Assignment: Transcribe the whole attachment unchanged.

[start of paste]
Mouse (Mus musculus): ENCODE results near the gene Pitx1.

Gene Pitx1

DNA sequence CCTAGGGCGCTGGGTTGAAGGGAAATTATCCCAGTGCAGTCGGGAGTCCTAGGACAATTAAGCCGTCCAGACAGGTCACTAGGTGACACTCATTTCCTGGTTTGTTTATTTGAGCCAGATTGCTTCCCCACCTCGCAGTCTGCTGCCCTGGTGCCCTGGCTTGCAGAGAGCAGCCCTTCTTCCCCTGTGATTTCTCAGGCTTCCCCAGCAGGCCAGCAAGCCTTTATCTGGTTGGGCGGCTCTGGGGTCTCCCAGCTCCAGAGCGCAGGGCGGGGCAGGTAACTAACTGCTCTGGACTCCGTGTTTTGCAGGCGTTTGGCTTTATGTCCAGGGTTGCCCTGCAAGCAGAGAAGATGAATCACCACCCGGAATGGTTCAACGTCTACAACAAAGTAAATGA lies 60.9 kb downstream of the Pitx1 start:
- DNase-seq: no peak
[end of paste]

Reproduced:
Mouse (Mus musculus): ENCODE results near the gene Pitx1.

Gene Pitx1

DNA sequence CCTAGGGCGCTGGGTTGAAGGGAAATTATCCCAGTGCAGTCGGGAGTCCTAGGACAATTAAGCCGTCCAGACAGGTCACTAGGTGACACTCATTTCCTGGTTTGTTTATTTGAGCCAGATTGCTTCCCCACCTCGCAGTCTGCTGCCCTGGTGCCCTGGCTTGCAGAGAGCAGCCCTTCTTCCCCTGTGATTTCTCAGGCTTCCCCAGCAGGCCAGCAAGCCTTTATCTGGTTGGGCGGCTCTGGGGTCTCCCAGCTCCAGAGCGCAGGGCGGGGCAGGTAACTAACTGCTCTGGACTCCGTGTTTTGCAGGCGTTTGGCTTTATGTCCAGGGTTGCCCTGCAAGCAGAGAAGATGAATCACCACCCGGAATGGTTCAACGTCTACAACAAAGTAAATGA lies 60.9 kb downstream of the Pitx1 start:
- DNase-seq: no peak